DR. MUDGIL: One of the concerns with any injectable, whether it’s filler or Botox, is pain. I mean, these are needles. So, a lot of my patients are afraid of needles, particularly with the guys out there. The women are a lot tougher than the guys. The needle itself is scary for a lot of my patients. So things that we do to kind of reduce the pain or discomfort, while we’re injecting things like Botox or filler — there a couple of strategies that we use. One is you can actually ice the area before you inject, and that blunts the nerve sensitivity. For a lot of my patients, that alone really reduces any of the discomfort, or at least some of the discomfort associated with injections.
Using a finer needle: I started doing Botox when I was a resident 15 years ago. We would use a 30 gauge needle to inject Botox, which is pretty small. But when you’re injecting a bunch of areas on the face, it adds up. As the years have gone on, I’ve been using finer and finer needles. And now, you’ve got 15 years since I first started using Botox. I use a 32 gauge needle, which is a really, really tiny needle. It almost feels just like a little pinch. It really reduces a lot of the discomfort that my patients have.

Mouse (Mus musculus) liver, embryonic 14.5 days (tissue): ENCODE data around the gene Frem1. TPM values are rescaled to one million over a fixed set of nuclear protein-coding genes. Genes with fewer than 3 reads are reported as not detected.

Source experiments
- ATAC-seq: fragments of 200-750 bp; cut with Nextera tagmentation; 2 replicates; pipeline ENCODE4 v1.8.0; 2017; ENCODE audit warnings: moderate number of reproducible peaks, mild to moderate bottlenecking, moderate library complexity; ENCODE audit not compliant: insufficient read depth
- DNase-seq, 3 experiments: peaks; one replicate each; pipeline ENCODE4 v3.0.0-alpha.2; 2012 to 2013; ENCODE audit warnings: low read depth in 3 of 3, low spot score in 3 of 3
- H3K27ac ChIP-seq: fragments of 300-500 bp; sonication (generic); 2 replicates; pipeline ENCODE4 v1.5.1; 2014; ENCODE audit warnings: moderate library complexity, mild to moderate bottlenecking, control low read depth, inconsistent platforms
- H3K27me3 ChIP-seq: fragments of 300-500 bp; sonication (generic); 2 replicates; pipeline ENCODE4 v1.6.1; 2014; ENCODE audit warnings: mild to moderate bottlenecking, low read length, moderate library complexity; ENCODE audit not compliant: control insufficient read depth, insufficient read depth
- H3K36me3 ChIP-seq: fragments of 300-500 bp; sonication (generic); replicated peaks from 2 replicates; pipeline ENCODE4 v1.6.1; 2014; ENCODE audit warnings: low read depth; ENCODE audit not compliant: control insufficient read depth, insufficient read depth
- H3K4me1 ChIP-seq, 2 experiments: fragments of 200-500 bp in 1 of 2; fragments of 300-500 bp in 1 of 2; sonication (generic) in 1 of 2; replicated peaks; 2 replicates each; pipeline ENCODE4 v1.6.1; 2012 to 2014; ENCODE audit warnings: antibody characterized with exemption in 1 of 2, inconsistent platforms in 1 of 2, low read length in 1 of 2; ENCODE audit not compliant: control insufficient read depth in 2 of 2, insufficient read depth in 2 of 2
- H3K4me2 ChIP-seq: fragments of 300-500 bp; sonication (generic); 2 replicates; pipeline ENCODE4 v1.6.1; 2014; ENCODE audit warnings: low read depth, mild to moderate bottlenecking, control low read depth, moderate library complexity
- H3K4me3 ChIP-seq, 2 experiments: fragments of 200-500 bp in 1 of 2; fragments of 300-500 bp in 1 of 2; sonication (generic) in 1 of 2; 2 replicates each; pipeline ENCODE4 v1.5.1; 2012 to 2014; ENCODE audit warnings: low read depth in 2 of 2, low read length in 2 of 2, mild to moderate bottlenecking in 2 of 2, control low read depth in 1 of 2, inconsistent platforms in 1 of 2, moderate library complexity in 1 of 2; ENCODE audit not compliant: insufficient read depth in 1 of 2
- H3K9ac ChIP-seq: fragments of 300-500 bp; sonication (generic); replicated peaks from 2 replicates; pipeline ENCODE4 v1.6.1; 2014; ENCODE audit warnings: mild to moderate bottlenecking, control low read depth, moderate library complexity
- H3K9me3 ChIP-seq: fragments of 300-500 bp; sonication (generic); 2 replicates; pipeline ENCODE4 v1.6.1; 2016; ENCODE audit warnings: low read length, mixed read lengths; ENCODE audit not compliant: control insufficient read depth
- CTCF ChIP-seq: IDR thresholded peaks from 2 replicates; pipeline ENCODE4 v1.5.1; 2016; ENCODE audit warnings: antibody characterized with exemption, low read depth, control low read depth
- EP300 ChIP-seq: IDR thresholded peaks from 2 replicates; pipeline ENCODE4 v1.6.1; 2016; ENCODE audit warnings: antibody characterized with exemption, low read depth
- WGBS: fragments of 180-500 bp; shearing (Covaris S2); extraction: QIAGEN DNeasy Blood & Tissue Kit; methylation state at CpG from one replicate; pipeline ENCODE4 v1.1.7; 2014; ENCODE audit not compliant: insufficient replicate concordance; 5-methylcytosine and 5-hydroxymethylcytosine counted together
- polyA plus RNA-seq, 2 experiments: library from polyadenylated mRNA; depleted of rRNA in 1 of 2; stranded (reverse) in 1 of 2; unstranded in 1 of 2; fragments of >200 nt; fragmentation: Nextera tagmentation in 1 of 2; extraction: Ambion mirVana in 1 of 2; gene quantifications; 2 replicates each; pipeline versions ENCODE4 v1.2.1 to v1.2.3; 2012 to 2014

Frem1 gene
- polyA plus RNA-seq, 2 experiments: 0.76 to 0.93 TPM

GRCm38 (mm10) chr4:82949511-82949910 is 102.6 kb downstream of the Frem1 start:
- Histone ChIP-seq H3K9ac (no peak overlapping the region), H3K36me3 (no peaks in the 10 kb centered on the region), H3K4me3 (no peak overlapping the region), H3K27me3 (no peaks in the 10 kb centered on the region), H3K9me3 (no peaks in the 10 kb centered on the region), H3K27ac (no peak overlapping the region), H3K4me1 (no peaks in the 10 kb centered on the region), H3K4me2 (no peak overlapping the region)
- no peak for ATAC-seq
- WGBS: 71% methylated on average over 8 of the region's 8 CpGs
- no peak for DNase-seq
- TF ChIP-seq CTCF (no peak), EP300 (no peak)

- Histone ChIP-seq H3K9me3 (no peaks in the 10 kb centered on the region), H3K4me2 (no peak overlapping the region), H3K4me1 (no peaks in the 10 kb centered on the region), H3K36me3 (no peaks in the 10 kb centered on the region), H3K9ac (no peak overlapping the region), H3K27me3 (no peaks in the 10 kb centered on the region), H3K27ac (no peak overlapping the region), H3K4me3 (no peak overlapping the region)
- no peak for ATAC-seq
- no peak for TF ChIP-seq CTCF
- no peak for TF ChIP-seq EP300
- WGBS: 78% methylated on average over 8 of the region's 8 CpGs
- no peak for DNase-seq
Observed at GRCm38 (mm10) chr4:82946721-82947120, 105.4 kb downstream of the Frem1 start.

Another technique is using a vibrating device when you’re injecting. And that vibration actually tricks the pain nerves a little bit, and it kind of tricks you into not really feeling the needle. And that’s something I use for Botox or for filler and also when I do PRP injections, which are multiple injections in the scalp, frequently. That really helps my patients get through the procedure a lot easier. So, those are some strategies that have worked for me. And I think if you implement them in your practice, your patients will thank you.